McAdam: World Series win could clear path to Cooperstown for Epstein or Francona

McAdam: World Series win could clear path to Cooperstown for Epstein or Francona

Sometime over the next 10 or so days, either the Chicago Cubs or Cleveland Indians will win the 2016 World Series.

Naturally, that will mean one of baseball's two longest-suffering franchises will end their championship drought. Either the Cubs will win their first title since 1908, or the Indians will win for the first time since 1948.

That alone should make for an epic World Series.

But there's another bit of history at stake, too - one of legacies.

In addition to the great discomfort felt by Red Sox ownership -- which fired the manager of one participating team and was seemingly happy to hold the door open for the exit of an executive now running the other - it will also almost certainly result, eventually, in either Terry Francona or Theo Epstein being enshrined into the Hall of Fame.

Epstein would go down as the architect who helped two star-crossed franchises win titles - the Red Sox in 2004, and the Cubs this fall.

The Red Sox went 86 years between championships; the Cubs would be ending a run of futility that stretched across 108 seasons.

That would provide Epstein with an unmatched resume when it comes to degree of difficulty. It's one thing to win it all; it's another altogether to do so with the Sox and Cubs, two clubs, until Epstein's arrival, linked in ignominy.

Epstein could become only the fourth GM in modern history win a World Series in both leagues. Frank Cashen (Orioles and Mets); John Schuerholz (Royals and Braves) and Pat Gillick (Blue Jays and Phillies).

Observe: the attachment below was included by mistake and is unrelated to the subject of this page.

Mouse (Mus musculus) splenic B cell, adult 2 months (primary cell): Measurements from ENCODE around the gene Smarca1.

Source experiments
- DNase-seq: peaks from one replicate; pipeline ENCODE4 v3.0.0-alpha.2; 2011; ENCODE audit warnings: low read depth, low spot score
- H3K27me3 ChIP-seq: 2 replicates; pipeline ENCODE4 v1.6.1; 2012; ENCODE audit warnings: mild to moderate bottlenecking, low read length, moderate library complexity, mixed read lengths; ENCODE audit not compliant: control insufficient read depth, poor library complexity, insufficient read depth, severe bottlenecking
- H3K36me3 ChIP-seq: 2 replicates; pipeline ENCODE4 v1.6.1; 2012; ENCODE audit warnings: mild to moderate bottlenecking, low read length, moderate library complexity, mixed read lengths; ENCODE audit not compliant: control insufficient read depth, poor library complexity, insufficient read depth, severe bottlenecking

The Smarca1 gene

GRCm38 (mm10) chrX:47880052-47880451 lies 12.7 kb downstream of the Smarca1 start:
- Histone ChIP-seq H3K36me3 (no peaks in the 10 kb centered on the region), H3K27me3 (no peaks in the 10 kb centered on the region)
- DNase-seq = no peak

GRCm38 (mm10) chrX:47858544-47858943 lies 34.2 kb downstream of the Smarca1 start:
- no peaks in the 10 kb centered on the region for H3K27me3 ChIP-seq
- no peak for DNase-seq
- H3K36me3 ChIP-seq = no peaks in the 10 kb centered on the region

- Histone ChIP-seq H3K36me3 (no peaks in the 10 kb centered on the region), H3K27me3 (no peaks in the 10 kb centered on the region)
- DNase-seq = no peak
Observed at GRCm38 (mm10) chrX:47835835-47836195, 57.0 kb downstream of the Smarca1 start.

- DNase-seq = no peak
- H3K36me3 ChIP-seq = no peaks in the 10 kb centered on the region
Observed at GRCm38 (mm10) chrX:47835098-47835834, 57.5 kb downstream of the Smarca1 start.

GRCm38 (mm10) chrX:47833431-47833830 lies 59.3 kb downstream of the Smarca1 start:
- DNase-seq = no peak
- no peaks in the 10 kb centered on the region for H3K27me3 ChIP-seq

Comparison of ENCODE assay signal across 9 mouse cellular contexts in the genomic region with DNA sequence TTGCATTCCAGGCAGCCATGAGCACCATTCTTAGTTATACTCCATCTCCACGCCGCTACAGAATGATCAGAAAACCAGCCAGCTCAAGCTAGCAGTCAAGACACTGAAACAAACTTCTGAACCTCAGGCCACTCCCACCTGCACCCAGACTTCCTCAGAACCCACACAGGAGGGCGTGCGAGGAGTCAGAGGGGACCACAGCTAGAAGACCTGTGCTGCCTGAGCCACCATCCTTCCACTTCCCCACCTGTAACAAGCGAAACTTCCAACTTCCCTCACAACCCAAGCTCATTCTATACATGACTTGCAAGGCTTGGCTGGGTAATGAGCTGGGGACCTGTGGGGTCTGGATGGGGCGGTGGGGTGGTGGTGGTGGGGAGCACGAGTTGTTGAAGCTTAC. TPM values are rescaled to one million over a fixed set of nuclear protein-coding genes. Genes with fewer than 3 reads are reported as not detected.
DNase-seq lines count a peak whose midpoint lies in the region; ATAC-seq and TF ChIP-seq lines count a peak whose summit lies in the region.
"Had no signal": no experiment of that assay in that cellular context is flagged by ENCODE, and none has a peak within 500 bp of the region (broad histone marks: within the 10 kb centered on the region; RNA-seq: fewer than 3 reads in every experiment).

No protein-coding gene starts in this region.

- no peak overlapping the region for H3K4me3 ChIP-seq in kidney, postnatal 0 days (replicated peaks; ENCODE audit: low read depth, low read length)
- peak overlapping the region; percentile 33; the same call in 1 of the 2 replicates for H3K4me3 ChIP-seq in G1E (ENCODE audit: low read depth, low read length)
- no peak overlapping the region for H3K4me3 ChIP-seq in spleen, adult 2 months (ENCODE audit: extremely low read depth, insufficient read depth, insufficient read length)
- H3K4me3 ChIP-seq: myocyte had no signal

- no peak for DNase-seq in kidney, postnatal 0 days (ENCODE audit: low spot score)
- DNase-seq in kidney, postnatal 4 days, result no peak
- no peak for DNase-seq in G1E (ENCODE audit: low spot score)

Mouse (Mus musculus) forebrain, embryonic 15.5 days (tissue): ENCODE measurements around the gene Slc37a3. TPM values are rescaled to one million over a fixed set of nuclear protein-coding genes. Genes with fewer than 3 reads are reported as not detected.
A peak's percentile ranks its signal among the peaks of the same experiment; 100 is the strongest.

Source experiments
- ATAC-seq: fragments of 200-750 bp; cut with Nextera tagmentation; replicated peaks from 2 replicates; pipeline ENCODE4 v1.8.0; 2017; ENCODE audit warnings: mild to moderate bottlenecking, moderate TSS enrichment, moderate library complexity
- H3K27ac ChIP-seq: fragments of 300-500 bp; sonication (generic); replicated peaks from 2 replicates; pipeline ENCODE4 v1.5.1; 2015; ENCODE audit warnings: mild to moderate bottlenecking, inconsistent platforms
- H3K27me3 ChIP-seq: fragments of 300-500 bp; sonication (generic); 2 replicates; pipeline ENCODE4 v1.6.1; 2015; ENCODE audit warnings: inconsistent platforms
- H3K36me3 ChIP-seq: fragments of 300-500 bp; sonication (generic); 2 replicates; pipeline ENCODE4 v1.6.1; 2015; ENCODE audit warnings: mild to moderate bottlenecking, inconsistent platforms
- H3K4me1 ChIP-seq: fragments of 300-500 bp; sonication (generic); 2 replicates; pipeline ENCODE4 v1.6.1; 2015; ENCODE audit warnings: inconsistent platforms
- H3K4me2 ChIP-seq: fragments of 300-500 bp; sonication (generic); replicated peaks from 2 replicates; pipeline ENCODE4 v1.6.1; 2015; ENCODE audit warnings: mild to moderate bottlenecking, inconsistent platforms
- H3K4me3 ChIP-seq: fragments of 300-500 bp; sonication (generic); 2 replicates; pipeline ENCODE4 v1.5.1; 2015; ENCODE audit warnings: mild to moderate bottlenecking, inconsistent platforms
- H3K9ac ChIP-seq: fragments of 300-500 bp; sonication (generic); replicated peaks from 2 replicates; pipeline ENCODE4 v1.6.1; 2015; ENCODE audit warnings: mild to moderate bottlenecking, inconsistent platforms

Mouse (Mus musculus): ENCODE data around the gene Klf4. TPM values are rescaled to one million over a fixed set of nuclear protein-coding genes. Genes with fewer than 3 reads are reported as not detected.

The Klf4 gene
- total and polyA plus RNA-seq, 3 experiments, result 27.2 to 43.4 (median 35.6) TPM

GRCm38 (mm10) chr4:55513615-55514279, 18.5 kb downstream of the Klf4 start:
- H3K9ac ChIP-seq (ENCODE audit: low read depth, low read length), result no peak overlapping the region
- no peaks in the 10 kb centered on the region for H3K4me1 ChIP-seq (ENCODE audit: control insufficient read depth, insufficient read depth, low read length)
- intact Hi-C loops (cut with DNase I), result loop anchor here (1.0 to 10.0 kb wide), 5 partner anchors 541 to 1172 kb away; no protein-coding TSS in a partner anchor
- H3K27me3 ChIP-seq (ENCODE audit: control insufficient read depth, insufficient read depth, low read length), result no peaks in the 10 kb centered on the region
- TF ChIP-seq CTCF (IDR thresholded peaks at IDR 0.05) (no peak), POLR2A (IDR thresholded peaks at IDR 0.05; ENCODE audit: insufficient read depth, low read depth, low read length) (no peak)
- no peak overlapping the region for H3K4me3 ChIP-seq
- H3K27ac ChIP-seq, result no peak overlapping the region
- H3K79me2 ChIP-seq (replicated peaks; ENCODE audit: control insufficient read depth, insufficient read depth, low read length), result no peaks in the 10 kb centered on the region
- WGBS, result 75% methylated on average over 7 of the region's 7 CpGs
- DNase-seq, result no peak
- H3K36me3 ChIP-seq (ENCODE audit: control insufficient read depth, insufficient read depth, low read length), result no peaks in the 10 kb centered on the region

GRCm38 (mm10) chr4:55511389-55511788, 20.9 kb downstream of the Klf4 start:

He would also join a short list of executives who have won three rings, a list that includes contemporaries Brian Cashman and Brian Sabean.

Of course, Epstein can't claim to have constructed the entire Cubs roster, no more than he could have done when the Red Sox won in '04.

In Boston, Epstein inherited key players such as Manny Ramirez, Pedro Martinez, Derek Lowe and Jason Varitek. Similarly, Javier Baez and Willson Contreras pre-date Epstein's arrival on the North Side.

But Epstein is responsible for nearly the remainder of the roster, and hiring manager Joe Maddon, the coaching staff and most of the Baseball Operations staff, including GM Jed Hoyer and scouting director Jason McLeod.

Francona's influence on the Indians is just as obvious.

Hired in late 2012 after spending a year in the ESPN broadcast booth, he inherited a team which had suffered through four straight losing seasons. In the five previous years before Francona's hiring, the Indians averaged just over 72 wins per season.

Since his arrival, the Indians have posted four straight winning seasons, with two playoff appearances, while averaging 88 wins per season.

It hasn't seemed to matter to the Indians that they've been without two of their three best starters (Danny Salazar and Carlos Carrasco) this postseason or arguably, their best offensive player for all but 11 games this season (Michael Brantley).

The Indians don't make excuses for injuries, or bemoan their modest payroll. Under Francona, they just win.

This postseason, he's made up for the absences in the rotation by masterfully utilizing reliever Andrew Miller anywhere from the fifth to the ninth inning.

A third World Series would put Francona in similarly rare company. Only 10 managers have won three or more World Series and just six have done so since World War 2 - Walter Alston, Joe Torre, Tony La Russa, Bruce Bochy Sparky Anderson and Casey Stengel.

The individual accomplishments of Epstein and Francona won't take center stage this week and next -- that attention will, rightly, go to their respective beleaguered franchises.

But the subtext shouldn't be overlooked. Once the partying and the parades come to an end, a path to Cooperstown for either the winning manager or winning president of baseball operations can be cleared.